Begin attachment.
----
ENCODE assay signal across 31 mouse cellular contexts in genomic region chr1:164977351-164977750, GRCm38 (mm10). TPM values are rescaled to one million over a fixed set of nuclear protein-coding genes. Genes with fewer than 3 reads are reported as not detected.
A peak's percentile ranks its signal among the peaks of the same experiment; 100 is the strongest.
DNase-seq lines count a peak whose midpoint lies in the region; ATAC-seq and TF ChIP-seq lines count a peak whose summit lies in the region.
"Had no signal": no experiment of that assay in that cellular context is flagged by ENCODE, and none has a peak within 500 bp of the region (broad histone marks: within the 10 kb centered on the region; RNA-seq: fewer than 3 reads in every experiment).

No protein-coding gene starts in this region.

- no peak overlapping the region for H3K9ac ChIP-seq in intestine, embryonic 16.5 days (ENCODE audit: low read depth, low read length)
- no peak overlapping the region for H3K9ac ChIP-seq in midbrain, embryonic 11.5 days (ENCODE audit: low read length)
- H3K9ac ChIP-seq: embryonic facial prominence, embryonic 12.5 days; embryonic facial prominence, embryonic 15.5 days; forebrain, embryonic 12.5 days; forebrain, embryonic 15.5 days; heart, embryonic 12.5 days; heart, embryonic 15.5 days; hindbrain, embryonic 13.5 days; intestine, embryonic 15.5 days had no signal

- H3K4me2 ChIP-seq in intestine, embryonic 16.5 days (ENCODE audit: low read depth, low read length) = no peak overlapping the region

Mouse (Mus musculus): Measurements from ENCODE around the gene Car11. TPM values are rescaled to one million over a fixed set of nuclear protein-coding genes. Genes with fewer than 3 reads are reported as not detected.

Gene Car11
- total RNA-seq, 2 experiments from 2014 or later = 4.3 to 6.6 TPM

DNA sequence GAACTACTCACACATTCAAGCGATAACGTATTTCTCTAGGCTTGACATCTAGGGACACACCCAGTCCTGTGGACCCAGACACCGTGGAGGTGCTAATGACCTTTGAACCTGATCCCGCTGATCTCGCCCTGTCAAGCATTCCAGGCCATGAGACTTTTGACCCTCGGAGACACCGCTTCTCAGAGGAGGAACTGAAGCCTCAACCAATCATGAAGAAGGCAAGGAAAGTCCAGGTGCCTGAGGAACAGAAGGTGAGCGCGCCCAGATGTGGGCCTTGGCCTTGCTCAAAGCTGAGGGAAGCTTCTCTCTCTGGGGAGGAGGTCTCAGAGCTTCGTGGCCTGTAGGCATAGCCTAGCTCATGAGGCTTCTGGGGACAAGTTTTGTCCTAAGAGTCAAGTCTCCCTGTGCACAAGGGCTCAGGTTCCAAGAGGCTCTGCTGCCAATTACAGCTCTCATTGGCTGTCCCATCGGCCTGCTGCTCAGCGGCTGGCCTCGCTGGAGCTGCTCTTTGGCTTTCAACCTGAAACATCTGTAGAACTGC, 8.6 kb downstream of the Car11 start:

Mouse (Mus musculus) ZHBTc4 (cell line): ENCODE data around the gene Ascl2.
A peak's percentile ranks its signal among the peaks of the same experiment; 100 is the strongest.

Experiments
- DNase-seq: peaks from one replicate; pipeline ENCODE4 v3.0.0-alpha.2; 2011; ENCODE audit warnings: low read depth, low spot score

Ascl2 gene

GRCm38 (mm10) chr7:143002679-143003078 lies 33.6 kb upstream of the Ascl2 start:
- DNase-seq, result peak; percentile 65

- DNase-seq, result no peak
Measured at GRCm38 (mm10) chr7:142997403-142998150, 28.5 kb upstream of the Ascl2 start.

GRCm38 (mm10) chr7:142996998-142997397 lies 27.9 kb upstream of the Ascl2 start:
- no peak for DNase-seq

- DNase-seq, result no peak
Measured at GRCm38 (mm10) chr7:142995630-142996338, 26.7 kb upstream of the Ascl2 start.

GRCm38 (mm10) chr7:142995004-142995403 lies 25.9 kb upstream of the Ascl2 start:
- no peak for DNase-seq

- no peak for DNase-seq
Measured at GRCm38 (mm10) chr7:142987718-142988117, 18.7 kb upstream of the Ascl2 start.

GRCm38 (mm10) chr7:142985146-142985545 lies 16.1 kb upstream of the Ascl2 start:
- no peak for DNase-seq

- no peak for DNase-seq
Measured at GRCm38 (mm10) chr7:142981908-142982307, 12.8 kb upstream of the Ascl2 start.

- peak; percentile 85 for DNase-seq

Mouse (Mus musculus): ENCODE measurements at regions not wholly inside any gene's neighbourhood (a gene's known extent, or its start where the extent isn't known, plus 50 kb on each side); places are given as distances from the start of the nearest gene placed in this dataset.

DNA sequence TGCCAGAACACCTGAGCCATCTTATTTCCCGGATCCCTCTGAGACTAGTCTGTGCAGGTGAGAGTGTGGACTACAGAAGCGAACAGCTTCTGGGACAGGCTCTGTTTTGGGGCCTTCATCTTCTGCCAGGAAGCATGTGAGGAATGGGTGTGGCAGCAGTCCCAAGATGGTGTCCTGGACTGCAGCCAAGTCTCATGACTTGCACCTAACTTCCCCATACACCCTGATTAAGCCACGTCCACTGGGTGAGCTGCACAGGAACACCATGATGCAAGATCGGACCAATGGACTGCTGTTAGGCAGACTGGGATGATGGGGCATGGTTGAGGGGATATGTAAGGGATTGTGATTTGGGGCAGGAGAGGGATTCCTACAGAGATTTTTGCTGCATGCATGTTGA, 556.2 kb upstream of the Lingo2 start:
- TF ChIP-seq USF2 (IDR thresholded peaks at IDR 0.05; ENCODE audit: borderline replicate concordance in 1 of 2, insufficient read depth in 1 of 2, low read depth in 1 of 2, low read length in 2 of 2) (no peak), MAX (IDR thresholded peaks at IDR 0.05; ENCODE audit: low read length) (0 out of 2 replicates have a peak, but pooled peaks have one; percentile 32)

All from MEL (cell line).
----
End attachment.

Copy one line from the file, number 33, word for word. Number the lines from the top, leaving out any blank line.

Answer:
- no peak for DNase-seq